* Januvia plus Actos superior to Actos alone * 60 pct of patients reach blood sugar goal vs 28 pct * Januvia and insulin top insulin alone By Bill Berkrot NEW YORK, June 6 (Reuters) - Merck & Co Inc’s () fast growing diabetes drug Januvia proved effective in helping patients lower blood sugar in combination with Takeda’s Actos, and when used along with insulin therapy, according to data from a pair of clinical trials. In a 497-patient, 24-week study, treatment with Januvia plus Actos as an initial therapy resulted in a 2.4 percent reduction in A1C level compared with a 1.5 percent reduction for patients taking the Takeda Pharmaceutical Co Ltd () drug alone, Merck said. The difference was considered to be statistically significant. A1C is a key measure of a person’s average blood glucose level over a two- to three-month period. The American Diabetes Association (ADA) guidelines call for A1C levels of 7 percent or less. Type 2 diabetes patients began the trial with A1C levels of 8 percent to 12 percent. Sixty percent of those who received the combination therapy achieved an A1C of less than 7 percent, compared with 28 percent of patients who only took Actos, known chemically as pioglitazone, according to data presented on Saturday at the annual ADA scientific meeting in New Orleans. What do a Swiss Army knife, Pantene Pro-V Full & Thick 2-in-1 Shampoo Conditioner, and Glucovance have in common? They're all combination products, designed to save you time, money, or both. Drug companies are introducing more combo medications -- two drugs in one pill -- to take advantage of patent expirations and competition from generics. Glucovance is a combination of glyburide and metformin, two medications that help people with type 2 control blood glucose. Don't Miss: 7-Day Diabetes Diet Dinner Plan Most combination pills deliver just two different types of medicine. Usually the two meds work together to treat one disease in different ways. Some pills contain two drugs to treat conditions that commonly occur together, such as high blood pressure and high cholesterol.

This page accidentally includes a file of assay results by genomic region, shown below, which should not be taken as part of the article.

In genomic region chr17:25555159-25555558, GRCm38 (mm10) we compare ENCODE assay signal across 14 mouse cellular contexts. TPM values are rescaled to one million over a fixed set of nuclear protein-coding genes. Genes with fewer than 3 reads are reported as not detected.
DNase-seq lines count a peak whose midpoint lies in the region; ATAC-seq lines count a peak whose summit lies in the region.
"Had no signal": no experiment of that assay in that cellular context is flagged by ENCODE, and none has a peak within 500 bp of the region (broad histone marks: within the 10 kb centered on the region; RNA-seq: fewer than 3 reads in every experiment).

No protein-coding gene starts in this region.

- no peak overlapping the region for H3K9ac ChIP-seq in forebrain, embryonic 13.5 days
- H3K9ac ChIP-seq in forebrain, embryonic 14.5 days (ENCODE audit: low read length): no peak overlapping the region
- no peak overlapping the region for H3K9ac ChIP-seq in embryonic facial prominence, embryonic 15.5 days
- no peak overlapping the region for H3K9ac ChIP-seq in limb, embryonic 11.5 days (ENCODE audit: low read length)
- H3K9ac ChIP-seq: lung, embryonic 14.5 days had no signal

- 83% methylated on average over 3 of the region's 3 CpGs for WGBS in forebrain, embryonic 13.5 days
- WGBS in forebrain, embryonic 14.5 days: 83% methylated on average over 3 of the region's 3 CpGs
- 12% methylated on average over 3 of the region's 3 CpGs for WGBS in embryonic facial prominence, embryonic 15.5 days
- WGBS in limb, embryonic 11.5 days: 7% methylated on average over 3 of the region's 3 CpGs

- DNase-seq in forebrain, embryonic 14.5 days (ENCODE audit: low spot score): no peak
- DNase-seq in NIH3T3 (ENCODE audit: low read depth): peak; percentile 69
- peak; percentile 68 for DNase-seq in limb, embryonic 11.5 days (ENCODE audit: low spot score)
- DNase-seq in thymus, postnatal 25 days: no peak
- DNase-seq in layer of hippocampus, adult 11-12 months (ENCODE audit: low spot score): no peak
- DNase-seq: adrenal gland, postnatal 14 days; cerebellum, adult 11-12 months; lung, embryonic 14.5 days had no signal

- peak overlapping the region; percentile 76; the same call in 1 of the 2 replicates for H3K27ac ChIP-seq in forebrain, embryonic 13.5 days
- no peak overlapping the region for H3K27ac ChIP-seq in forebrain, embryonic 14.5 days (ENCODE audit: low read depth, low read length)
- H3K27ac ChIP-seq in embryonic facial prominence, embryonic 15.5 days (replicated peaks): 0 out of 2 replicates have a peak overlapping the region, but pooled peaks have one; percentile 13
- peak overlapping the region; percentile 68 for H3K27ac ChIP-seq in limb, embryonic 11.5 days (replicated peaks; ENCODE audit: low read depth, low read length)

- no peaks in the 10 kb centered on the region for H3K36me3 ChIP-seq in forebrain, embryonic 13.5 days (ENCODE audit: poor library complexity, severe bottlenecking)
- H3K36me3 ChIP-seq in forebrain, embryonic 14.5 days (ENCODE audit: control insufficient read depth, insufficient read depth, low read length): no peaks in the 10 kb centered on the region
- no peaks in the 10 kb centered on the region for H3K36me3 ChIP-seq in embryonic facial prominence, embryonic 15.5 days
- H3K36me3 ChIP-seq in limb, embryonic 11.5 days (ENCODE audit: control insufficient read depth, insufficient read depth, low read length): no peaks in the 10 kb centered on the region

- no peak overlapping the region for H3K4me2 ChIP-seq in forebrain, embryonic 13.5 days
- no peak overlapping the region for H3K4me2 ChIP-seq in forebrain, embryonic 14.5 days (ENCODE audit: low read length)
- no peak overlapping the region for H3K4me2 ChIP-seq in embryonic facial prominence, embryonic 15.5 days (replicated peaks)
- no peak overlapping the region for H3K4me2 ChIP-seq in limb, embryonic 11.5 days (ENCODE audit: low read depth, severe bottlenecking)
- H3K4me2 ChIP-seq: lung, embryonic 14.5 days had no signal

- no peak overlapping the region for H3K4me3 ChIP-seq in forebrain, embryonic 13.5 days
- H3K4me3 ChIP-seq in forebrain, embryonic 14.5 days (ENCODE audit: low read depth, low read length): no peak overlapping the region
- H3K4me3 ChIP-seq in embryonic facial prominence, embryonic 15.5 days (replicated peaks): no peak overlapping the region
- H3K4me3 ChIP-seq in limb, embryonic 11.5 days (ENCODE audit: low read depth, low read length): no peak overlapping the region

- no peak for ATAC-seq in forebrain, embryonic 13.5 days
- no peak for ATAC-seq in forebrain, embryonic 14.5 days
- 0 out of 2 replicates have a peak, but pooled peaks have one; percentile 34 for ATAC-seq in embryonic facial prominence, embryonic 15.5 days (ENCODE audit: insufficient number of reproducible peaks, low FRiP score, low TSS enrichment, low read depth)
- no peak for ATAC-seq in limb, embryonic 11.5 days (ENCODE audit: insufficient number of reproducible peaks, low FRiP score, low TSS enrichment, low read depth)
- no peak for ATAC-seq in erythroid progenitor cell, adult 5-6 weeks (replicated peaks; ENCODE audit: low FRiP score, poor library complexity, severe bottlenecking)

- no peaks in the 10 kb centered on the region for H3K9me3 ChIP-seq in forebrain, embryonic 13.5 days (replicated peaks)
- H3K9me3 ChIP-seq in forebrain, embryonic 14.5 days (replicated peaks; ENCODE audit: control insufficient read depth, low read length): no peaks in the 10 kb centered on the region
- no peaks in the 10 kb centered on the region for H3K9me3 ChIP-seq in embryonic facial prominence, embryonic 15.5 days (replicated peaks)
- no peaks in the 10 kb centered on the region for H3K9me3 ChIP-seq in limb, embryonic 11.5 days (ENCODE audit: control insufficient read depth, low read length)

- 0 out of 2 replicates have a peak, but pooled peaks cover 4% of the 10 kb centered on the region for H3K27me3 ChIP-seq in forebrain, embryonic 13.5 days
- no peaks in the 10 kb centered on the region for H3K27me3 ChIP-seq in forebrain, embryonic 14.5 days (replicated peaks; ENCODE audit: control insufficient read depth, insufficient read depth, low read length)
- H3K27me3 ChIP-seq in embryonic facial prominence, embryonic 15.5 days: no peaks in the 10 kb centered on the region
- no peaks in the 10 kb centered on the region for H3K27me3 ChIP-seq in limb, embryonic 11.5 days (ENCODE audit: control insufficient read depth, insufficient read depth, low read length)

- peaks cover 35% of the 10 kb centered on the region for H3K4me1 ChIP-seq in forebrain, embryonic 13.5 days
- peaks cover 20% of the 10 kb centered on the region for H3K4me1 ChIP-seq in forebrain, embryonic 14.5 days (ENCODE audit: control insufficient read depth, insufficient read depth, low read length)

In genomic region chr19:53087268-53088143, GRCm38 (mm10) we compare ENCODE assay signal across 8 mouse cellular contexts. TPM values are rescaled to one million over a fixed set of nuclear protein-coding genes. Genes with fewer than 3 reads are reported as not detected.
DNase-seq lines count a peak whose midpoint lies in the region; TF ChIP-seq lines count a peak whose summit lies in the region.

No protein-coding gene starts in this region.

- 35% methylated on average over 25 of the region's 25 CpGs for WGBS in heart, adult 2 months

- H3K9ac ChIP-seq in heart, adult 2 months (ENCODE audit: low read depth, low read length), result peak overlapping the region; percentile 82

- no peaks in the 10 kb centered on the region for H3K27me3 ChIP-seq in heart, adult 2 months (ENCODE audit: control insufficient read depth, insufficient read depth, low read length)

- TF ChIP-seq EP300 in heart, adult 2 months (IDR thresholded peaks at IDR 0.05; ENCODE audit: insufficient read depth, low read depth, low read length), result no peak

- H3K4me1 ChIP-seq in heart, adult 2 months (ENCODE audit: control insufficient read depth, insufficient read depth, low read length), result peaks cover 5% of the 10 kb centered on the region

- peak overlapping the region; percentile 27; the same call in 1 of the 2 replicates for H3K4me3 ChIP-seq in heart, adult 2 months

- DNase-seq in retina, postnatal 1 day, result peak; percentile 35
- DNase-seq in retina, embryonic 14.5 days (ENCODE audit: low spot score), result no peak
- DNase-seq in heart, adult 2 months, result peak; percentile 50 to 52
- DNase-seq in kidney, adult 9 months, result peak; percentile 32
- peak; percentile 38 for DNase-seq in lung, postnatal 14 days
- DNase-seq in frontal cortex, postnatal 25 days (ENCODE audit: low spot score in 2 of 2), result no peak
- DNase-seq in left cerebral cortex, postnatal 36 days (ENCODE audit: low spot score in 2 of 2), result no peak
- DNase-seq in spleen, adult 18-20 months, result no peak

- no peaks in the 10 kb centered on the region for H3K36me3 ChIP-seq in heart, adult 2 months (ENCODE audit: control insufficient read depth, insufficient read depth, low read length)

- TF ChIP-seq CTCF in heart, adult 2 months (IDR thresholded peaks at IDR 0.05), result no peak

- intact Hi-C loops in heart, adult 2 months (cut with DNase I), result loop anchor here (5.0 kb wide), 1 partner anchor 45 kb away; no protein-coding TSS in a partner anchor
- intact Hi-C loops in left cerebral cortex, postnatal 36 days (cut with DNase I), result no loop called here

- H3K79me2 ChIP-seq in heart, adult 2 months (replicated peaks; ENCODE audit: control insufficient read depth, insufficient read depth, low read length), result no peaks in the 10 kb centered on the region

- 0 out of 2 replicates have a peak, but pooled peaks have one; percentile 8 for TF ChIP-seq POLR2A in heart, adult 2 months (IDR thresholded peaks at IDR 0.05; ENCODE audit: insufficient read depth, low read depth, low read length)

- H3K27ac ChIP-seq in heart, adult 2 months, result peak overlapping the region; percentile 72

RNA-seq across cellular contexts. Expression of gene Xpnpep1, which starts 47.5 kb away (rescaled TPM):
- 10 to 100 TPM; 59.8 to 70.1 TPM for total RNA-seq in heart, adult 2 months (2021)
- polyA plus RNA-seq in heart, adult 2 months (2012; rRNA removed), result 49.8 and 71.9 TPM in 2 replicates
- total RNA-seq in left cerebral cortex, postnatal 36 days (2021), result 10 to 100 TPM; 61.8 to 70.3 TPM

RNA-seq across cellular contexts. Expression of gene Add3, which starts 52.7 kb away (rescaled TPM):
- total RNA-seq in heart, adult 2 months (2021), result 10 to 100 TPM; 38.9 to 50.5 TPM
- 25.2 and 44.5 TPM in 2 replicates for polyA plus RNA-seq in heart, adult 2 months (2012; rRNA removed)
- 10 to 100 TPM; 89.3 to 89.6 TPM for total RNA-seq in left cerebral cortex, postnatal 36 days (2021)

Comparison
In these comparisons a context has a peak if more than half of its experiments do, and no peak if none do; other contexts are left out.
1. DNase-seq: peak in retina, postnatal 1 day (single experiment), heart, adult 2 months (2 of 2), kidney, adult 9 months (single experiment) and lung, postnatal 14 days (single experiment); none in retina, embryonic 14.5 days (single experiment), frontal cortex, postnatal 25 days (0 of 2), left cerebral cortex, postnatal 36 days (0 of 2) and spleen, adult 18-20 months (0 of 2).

Sitagliptin is used with a proper diet and exercise program and possibly with other medications to control high blood sugar. Controlling high blood sugar helps prevent kidney damage, blindness, nerve problems, loss of limbs, and sexual function problems. Proper control of diabetes may also lessen your risk of a heart attack or stroke. Sitagliptin is a diabetes drug that works by increasing levels of natural substances called incretins. Incretins help to control blood sugar by increasing insulin release, especially after a meal. They also decrease the amount of sugar your liver makes. Read the Medication Guide provided by your pharmacist before you start using sitagliptin and each time you get a refill. If you have any questions, ask your doctor or pharmacist. ’ (sitagliptin), when taken alone or in combination with metformin, provided significant blood sugar lowering over two years. “This analysis shows that, among patients with type 2 diabetes who completed two years of follow up, sitagliptin substantially lowered Hb A1c levels,” said John Amatruda, M. D., Senior Vice President and Franchise Head, Diabetes and Obesity, Merck Research Laboratories (MRL), Merck & Co., Inc. “Data demonstrating the efficacy and safety profiles of sitagliptin is an important consideration when physicians are treating patients who have chronic illnesses like diabetes.” Sitagliptin is a highly selective, once-daily DPP-4 inhibitor that enhances a natural body system called the incretin system, to help regulate blood sugar by increasing levels of active GLP-1 and GIP hormones; it inhibits DPP-4 over 24 hours. The fixed-dose combination of sitagliptin and metformin targets all three key defects of diabetes: insulin deficiency from pancreatic beta cells, insulin resistance, and overproduction of glucose by the liver. The fixed dose combination is not available in some EU countries, including the UK. Sitagliptin is the first approved medicine in the DPP-4 inhibitor class of oral treatments.